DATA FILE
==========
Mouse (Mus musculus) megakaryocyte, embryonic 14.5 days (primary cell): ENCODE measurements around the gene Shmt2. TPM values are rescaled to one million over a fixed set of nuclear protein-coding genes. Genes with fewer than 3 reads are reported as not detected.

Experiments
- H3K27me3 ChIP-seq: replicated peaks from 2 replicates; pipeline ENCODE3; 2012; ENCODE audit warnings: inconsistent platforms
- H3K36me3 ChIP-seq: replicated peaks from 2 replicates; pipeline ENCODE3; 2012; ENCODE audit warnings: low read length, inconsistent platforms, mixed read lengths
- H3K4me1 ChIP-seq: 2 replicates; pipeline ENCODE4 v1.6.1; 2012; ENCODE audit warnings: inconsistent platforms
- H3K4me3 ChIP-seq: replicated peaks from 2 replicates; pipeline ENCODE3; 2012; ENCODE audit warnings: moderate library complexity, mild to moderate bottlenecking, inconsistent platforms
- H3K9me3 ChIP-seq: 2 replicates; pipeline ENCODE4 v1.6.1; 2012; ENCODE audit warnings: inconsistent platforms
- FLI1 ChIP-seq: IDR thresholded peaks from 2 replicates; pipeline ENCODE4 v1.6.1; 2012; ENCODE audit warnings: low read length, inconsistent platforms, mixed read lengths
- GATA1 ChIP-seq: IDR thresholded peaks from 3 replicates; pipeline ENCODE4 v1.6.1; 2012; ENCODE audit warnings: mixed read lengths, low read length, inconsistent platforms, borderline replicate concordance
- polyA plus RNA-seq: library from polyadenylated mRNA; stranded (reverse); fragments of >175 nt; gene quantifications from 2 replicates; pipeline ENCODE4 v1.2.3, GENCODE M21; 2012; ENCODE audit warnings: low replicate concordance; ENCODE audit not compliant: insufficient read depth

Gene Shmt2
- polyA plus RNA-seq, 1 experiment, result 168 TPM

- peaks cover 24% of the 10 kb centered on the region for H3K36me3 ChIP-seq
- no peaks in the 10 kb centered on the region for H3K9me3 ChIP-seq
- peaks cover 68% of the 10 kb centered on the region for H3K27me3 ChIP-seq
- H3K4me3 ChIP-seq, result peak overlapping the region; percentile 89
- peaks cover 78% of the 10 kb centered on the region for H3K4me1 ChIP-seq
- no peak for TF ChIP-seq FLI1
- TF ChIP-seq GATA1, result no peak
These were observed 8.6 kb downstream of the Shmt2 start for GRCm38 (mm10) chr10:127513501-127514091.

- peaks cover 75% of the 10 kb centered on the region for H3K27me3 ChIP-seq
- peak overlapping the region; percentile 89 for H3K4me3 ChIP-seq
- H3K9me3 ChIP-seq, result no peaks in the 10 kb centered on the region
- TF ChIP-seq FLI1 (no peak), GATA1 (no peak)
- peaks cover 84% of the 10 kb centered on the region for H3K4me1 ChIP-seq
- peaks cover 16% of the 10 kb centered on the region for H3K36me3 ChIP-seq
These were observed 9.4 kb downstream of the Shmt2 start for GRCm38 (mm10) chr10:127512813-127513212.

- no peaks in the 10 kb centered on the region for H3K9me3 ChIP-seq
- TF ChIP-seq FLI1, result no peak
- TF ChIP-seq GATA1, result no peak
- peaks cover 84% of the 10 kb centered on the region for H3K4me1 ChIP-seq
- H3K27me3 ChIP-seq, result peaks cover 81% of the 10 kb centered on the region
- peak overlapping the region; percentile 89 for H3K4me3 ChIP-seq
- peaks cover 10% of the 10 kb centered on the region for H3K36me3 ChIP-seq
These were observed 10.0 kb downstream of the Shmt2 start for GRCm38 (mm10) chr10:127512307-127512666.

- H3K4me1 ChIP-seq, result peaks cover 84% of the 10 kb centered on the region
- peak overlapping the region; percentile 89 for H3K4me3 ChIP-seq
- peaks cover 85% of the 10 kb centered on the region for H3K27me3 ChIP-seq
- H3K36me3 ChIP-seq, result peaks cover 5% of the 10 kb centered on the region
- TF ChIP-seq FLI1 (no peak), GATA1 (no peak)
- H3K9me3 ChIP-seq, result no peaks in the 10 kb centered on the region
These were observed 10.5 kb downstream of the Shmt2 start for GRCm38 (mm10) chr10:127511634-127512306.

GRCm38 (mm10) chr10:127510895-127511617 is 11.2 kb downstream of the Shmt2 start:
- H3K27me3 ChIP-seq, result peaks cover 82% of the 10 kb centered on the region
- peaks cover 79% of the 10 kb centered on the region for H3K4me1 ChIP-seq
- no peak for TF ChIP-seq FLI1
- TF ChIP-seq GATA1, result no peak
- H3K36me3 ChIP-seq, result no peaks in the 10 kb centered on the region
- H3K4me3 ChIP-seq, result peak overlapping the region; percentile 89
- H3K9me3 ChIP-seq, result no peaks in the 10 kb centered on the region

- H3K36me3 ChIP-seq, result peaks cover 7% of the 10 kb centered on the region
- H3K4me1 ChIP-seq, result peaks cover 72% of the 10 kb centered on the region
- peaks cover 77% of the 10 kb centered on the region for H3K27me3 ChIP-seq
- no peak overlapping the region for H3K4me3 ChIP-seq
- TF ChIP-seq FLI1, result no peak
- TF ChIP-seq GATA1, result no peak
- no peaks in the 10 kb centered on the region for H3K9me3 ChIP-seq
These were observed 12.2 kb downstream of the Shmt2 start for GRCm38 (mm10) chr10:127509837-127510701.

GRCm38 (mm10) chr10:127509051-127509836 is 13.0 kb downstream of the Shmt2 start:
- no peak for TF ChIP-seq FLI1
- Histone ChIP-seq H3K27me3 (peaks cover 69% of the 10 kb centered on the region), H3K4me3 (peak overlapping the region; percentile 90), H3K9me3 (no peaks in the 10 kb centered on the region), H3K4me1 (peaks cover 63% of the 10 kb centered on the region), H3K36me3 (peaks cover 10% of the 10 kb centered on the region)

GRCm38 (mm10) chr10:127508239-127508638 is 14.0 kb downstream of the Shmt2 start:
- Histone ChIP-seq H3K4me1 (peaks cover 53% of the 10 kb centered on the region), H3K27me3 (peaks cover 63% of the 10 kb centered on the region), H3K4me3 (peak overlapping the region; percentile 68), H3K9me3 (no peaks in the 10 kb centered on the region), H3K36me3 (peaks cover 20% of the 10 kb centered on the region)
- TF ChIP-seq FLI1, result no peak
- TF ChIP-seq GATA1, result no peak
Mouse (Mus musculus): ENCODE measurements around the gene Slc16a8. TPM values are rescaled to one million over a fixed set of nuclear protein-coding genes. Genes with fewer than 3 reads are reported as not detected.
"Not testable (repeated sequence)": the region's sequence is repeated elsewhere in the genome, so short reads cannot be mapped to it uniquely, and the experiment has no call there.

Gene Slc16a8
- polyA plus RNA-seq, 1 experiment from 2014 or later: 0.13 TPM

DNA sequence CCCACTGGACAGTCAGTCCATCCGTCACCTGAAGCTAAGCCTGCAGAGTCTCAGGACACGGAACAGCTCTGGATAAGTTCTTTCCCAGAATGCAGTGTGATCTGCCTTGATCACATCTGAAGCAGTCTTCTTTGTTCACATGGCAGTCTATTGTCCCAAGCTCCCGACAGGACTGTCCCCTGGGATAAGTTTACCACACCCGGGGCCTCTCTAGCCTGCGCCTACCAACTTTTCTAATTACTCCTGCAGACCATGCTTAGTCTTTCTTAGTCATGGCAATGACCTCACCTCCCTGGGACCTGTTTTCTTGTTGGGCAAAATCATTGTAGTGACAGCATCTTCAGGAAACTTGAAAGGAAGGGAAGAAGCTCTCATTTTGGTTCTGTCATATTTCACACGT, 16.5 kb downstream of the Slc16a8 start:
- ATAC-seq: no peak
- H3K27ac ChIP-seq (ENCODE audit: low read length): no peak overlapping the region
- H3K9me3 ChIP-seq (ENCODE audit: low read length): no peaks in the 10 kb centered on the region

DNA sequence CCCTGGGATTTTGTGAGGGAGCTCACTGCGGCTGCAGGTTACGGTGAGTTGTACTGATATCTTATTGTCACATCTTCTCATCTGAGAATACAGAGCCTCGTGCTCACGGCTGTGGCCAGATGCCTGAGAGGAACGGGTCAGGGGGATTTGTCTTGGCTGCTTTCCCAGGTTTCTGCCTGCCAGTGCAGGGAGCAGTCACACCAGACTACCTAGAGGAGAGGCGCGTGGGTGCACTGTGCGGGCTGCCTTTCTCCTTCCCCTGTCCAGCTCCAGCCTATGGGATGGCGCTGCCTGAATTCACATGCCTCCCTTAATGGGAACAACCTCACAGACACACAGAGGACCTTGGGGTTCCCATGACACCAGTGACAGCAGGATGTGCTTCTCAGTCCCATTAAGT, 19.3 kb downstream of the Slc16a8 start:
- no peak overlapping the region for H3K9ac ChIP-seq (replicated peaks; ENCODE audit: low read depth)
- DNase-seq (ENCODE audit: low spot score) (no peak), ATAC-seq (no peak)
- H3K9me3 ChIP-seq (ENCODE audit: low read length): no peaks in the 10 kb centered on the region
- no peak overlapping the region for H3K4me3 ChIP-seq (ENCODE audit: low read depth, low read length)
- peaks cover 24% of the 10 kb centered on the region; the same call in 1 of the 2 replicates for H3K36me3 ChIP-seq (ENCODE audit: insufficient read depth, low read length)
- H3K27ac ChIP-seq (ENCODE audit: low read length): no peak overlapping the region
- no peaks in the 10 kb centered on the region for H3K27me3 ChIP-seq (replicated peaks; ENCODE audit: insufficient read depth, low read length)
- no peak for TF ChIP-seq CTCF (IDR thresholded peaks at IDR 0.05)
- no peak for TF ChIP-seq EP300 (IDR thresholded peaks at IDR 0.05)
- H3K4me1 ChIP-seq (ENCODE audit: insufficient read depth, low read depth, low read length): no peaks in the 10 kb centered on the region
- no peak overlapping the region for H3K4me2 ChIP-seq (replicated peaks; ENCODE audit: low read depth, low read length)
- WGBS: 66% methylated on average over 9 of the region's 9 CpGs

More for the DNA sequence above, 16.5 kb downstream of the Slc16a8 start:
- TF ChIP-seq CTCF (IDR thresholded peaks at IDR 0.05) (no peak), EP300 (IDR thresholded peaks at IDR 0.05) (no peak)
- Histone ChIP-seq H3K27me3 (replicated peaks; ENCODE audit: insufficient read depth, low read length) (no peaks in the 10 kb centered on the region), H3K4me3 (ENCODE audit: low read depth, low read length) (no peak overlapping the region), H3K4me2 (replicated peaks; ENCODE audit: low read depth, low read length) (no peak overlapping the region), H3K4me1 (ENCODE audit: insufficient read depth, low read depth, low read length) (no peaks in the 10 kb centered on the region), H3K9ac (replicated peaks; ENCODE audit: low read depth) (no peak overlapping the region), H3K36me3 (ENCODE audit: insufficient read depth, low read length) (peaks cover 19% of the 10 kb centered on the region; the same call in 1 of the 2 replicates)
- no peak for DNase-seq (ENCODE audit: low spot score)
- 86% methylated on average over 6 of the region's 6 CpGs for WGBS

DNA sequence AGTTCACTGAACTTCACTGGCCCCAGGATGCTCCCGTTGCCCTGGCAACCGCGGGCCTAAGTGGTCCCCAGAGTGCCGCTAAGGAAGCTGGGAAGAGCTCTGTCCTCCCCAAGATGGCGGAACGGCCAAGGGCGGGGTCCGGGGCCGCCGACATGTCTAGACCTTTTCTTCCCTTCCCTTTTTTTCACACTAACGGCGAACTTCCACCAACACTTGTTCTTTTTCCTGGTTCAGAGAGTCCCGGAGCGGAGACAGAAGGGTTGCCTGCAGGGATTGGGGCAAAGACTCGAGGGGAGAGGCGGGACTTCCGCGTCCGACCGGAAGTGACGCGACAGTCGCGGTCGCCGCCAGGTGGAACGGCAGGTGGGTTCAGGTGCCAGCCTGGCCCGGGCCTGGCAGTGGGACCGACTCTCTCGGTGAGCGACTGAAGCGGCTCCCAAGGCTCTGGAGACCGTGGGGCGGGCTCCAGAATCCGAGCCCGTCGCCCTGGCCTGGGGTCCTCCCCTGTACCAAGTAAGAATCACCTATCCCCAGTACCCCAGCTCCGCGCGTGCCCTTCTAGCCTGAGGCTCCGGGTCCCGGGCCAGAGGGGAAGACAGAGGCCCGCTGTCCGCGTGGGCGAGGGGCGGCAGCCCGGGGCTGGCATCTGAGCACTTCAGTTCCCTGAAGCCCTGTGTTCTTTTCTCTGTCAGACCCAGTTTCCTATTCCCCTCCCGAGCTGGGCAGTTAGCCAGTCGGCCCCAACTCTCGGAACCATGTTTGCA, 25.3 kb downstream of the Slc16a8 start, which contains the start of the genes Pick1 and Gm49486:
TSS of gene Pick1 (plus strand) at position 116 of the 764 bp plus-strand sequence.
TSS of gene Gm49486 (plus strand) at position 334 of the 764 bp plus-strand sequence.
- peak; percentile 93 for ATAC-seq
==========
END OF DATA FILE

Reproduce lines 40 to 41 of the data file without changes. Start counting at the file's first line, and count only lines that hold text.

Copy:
- TF ChIP-seq FLI1 (no peak), GATA1 (no peak)
- H3K9me3 ChIP-seq, result no peaks in the 10 kb centered on the region